However, as with other financial products, liquidity in the coal market is the most important element, even if it is sometimes to the detriment of the correlation between the physical exposure and financial hedge.

API2 volumes are now so big that market participants are able to enter and close even large positions easily. As a result, the geographical coverage of the API2 market has now spread well beyond the ARA zone, with physical buyers in Morocco and Turkey, for example, purchasing physical coal based on the API2 index. The switch to physical buying at floating prices is creating a permanent flow of activity in the financial market, as both sellers and buyers of physical can choose at will the moment when they want to fix the price of their deals by trading in the financial market.

This liquidity in the API2 market is also attracting financial investors who, perhaps more than any other market participants, also require liquidity in the products they trade in.

Perret Associates also note the surge in the volume of options traded on the API2 contract, which increased to 955 million t in 2016 from 617.4 million t in 2015. This confirms the growing maturity of the European contract, as significant activity on option is usually considered as the final step in the maturation of a commodity market.

The API2 contract has also benefited from the relative failure of alternative products. To start with, the API4 contract is seeing declining trading volumes year after year. This is partly due to the relative lack of activity in the physical market, as volumes of South African coal exports of the qualifying quality are shrinking. This lack of activity in the physical market has also made financial players more hesitant.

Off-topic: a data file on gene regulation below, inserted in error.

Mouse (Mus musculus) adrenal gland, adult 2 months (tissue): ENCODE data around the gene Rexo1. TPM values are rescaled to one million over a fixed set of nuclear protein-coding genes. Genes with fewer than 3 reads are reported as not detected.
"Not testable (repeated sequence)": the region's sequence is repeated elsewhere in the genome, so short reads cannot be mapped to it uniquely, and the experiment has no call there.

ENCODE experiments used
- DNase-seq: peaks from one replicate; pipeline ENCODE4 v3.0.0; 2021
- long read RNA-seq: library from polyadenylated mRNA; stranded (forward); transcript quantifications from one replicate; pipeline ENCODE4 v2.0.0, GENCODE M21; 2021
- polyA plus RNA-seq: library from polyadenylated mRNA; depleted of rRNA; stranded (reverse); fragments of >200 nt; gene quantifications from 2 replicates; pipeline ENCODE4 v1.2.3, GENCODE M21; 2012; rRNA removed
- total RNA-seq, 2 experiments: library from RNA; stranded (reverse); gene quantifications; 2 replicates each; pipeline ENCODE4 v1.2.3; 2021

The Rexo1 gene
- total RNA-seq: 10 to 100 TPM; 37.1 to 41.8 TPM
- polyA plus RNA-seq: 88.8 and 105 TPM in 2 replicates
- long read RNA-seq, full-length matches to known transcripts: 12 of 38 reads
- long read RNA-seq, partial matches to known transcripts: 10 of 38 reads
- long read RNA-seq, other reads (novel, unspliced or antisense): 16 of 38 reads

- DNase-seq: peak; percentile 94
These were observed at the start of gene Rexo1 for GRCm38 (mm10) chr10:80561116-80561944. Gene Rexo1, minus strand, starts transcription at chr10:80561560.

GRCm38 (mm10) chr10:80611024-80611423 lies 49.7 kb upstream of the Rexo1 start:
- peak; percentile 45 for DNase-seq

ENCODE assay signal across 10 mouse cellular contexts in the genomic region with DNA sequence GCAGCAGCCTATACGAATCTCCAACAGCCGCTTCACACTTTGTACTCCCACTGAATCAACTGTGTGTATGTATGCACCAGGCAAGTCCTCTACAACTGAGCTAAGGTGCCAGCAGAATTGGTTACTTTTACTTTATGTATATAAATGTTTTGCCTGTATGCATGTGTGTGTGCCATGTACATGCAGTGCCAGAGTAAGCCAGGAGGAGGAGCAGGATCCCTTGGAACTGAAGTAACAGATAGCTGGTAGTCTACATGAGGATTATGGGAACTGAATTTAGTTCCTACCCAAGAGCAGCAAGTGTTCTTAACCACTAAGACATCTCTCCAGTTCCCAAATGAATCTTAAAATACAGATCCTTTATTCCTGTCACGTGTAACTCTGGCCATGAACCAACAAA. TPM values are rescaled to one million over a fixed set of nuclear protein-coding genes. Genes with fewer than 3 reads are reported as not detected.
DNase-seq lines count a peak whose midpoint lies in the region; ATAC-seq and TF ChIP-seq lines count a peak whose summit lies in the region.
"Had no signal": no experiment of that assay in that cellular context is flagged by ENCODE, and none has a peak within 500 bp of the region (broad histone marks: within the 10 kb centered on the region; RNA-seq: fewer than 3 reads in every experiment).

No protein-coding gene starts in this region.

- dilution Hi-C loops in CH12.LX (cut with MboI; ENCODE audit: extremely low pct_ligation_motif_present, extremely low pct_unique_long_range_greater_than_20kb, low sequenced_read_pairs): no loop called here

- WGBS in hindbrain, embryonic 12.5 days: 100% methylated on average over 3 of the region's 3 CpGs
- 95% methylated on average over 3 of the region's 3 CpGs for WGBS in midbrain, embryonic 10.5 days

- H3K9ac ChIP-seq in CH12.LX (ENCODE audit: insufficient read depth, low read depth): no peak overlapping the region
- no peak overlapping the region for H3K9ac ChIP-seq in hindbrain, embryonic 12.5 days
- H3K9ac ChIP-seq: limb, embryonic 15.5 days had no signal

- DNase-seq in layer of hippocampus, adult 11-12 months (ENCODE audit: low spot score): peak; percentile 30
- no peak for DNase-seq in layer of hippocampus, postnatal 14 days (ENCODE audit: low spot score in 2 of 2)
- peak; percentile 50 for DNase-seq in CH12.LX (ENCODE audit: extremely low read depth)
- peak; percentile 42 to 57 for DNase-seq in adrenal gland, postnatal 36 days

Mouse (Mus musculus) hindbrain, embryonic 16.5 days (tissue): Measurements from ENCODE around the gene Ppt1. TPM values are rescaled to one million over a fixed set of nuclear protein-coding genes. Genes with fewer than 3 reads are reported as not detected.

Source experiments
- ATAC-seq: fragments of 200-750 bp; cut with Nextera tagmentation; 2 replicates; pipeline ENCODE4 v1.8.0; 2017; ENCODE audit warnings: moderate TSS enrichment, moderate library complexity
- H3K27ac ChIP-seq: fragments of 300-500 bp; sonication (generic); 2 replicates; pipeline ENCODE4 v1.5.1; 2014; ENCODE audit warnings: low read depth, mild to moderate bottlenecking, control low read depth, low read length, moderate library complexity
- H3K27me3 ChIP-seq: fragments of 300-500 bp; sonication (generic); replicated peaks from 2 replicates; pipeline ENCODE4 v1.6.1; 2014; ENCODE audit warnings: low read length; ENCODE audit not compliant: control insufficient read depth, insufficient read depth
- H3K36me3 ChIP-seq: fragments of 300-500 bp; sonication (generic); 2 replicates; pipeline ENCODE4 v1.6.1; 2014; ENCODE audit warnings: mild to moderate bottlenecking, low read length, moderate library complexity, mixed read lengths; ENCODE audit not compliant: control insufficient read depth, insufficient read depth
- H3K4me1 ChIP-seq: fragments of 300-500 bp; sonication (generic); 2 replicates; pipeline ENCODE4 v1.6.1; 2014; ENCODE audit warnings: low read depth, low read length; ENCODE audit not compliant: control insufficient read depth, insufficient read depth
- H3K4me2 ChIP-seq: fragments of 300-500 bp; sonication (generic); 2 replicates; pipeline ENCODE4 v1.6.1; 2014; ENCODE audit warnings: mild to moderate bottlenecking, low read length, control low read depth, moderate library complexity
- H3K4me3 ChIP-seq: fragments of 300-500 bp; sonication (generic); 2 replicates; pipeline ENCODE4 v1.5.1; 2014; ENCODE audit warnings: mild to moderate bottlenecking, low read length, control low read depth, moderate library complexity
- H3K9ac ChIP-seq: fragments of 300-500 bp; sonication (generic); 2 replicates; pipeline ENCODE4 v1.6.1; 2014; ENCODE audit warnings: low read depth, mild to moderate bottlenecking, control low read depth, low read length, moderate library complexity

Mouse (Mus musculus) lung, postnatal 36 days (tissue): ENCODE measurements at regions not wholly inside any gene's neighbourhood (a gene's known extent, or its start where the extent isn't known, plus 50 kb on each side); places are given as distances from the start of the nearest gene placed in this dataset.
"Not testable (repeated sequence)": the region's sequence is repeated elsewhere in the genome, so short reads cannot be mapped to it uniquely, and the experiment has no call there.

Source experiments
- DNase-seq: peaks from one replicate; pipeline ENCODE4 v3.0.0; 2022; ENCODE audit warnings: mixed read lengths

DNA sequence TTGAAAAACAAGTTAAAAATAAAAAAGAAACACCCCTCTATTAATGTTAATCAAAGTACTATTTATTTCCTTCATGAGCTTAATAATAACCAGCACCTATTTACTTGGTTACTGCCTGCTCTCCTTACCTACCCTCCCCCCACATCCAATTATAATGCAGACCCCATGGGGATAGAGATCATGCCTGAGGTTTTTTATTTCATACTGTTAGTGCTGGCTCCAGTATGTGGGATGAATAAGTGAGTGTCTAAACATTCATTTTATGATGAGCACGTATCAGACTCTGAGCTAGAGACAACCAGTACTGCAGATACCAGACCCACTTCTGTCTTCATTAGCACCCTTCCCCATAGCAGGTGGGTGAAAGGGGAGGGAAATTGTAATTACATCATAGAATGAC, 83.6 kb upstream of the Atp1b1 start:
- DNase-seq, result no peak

The recently launched Asian contracts have also been disappointing. Trading volumes in API8 CFR China fell to less than 0.5 million t in 2016 from 30.5 million t in 2014. Despite the recovery in Chinese thermal coal imports in 2016, it seems the damage done by the sharp fall in imports in 2015 was too great for the still embryonic contract to stand at that time.

The various FOB Indonesian financial contracts have also yet to take off, due to the fragmentation of the physical market and the overall decline in Indonesian exports.

In fact, a significant portion of Indonesian coal sales are not just based on FOB Indonesian indices but also other indices, in particular FOB Newcastle high-quality material. This helps to explain the solid, albeit not spectacular, growth in the corresponding Australian derivatives product. So it seems the financial thermal coal market is developing into two hubs that could not be farther apart geographically. One could argue that the correlation between the two contracts might also be relatively loose, given the lack of physical flows between the two areas.

This could potentially open up a space for a third alternative product, which could sit in between the other two. However, with Chinese imports only just recovering and Indian imports potentially on an downward path, it is not clear yet where the next opportunity could emerge.